Unlike some of Trump's other transgressions, here is an occasion in which Trump has made his contempt for our First Amendment rights so overt as to be unmistakable. He isn't using indirect means of punishing those who speak ill of him, or denying them access to venues where they can directly confront him with their criticisms, or retweeting images that depict violence occurring against them. He is directly stating that he will "close down" a company, or take "big action" against it, because it won't allow him to use its privately-owned platform to say whatever he wants without contradiction. In the process, he seems to fundamentally misunderstand the First Amendment — in particular, that Twitter, a private platform, has the constitutional right to censor or moderate speech on its platform.

Most of the conservatives and libertarians to whom I reached out for comment on this article did not reply. One, UCLA School of Law Professor Eugene Volokh, referred me to an article he wrote for Reason in which he pointed out that, contrary to Trump's complaints, Twitter is not stifling the president's right to free speech and is instead simply exercising its own right to free speech. (Like the other legal scholars to whom I spoke, Volokh also wrote that Trump does not have the power to shut down Twitter.) He told Salon by email that he believed Trump's tweet about directly regulating Twitter may have advocated "forbid[ding] viewpoint discrimination by online platforms, presumably by passing a statute making them something like a common carrier when it comes to user-generated content — kind of like phone companies have historically been seen as having to provide access to all regardless of viewpoint, or like cable systems have been required to carry local television channels, see Turner Broadcasting System v. FCC (1994)."

He added, "Not a good idea, I think, and it's not clear whether such a must-carry-everyone mandate would be constitutional; but not unprecedented when it comes to regulation of communications platforms." (Volokh also disclosed to Salon that he "co-wrote a Google-commissioned white paper arguing that search engines have a right to control what goes in their search results.")

I also heard back from former Breitbart News London editor-in-chief Raheem Kassam, who now has a podcast with fellow Breitbart alumnus and Trump's former senior counselor, Steve Bannon. He told me by email that "Twitter must and will be brought to heel as a public menace." When I asked what he meant by that, he replied that "Twitter pretends its a public platform, but has increasingly shifted to becoming an editorialized hyper-neo liberal website. It's basically the New York Times but with more op-ed writers. So let them have the same responsibilities and legal liabilities as the NYT's editorial team do." Then I asked if he is worried about a left-wing president following Trump's precedent and violating the free speech rights of his perceived opponents — something that one iconic liberal president, John Kennedy, did by intimidating and spying on members of the media — Kassam referred to the Obamagate conspiracy theory (which, as my Salon colleagues have pointed out, is baseless and motivated by partisanship) and allegations that the IRS under Obama targeted conservatives (an accusation with some factual merit).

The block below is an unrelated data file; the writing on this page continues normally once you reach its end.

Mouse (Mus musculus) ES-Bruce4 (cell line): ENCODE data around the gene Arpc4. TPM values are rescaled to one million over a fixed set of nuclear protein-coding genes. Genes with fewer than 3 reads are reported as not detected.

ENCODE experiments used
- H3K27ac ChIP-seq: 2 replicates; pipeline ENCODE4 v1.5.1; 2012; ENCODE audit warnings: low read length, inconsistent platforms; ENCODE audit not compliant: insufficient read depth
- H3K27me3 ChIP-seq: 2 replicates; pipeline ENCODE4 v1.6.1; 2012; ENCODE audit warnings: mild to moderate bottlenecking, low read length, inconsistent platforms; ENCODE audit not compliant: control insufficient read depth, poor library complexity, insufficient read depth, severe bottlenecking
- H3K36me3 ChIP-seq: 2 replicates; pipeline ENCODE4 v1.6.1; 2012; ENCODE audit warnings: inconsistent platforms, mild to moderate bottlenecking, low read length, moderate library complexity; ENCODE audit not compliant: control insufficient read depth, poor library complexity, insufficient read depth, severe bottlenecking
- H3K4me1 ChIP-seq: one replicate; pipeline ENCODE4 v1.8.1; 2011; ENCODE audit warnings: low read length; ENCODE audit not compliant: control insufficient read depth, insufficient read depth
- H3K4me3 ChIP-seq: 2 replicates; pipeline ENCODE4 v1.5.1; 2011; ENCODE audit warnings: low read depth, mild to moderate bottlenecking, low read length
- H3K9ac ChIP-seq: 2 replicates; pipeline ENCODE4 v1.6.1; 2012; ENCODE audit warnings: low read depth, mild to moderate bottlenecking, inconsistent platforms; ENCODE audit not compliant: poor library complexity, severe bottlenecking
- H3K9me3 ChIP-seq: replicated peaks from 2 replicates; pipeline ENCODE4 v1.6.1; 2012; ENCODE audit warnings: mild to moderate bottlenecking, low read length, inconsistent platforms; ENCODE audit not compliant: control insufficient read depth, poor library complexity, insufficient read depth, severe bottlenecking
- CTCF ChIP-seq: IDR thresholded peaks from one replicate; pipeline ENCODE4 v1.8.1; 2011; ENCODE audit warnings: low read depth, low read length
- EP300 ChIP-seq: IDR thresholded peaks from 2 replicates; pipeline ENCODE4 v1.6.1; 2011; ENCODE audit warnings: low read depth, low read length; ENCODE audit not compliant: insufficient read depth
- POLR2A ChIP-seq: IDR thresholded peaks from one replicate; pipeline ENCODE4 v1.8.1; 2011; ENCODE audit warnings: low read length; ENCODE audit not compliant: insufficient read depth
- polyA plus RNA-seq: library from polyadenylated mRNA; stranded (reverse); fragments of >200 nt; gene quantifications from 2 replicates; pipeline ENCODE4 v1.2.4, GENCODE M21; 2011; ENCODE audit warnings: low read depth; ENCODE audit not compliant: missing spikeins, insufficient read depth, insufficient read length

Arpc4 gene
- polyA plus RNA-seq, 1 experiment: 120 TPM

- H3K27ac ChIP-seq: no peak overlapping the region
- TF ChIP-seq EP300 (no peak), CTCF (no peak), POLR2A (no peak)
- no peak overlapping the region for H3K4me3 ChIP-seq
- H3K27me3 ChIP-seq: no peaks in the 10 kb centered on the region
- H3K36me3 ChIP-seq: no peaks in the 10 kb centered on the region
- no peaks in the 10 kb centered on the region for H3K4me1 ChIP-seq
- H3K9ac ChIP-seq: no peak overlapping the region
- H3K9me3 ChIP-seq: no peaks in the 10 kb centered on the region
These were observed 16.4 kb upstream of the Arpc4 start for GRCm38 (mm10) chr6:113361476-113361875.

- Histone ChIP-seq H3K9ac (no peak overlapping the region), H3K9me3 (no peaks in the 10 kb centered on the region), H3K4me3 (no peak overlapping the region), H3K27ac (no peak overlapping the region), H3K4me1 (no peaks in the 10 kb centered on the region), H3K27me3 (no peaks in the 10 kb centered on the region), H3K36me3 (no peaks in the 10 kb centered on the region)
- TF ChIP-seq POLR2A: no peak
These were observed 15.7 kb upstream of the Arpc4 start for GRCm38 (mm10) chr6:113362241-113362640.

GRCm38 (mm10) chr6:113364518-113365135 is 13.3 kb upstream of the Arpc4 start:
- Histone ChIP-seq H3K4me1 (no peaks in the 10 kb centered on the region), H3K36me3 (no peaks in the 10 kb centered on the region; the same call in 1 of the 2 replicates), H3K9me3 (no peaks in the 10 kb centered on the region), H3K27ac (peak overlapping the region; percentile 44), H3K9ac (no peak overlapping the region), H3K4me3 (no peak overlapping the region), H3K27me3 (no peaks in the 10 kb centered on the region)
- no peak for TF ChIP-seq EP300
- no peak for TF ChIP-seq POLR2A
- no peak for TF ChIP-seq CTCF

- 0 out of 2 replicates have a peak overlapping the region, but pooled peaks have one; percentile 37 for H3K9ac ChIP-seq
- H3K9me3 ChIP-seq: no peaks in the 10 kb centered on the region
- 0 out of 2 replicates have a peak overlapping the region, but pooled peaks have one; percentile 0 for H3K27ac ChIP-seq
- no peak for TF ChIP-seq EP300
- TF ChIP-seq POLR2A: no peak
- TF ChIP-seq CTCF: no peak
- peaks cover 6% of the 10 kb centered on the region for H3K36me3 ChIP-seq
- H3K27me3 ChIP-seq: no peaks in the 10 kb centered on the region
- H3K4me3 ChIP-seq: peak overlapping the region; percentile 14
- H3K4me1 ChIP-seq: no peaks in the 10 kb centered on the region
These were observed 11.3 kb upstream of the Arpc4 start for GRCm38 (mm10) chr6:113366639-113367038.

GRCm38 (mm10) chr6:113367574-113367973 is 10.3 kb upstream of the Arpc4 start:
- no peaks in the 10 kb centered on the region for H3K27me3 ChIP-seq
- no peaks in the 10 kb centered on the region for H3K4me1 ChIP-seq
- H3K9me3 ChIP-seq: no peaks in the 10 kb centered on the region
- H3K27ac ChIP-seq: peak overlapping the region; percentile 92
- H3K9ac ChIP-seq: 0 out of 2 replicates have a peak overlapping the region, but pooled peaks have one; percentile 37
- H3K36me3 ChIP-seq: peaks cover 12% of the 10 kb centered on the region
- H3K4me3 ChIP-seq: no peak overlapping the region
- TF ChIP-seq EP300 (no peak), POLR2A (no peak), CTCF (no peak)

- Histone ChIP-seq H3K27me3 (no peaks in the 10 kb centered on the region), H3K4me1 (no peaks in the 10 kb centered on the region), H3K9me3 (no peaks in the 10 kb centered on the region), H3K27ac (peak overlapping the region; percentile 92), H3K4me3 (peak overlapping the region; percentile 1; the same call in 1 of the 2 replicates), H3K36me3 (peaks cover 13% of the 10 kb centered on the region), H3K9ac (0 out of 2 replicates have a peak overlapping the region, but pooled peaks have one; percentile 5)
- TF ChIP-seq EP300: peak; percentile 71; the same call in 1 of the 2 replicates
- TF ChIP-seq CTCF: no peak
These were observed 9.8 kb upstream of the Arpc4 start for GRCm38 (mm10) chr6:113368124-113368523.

"You guys are only panicked now because the playing field is about to get leveled in a big way," Kassam wrote.

Yet to the extent that Kassam is correct in his accusations about liberal leaders, it must be remembered that two wrongs do not make a right. If we are to survive as a democracy, we must always err on the side of making sure that everyone can express their opinions without fear of censorship, intimidation or persecution. It is easy to hold that belief, of course, when it is your side being wronged. The true test of character comes when your opponents are the ones being wronged.

To be clear: This is not a problem limited to Trump. Indeed, there have been times when liberals have not respected the free speech rights of those who disagree with them, or when they have refused to engage with them in civil debate. I personally think the Democratic National Committee was wrong to refuse to let Fox News to host some of their debates; likewise, as I've made clear in my op-eds, I believe hate speech is constitutionally protected and am proud of the intelligent and civil debates I've had with prominent right-wing pundits like Kassam, Fox News' Tucker Carlson and Steve Hilton, and former New Jersey Governor Chris Christie.

In any case, unless the majority of conservatives speak out against Trump's intimidation of Twitter, they will fail that test. And if Trumpism winds up being the wave of the future, that will bode poorly for the cause of liberty. As Thomas Jefferson wrote, "To preserve the freedom of the human mind … and the freedom of the press, every spirit should be ready to devote itself to martyrdom; for as long as we may think as we will, and speak as we think, the condition of man will proceed in improvement."



By Matthew Rozsa

Matthew Rozsa is a staff writer at Salon. He received a Master's Degree in History from Rutgers-Newark in 2012 and was awarded a science journalism fellowship from the Metcalf Institute in 2022.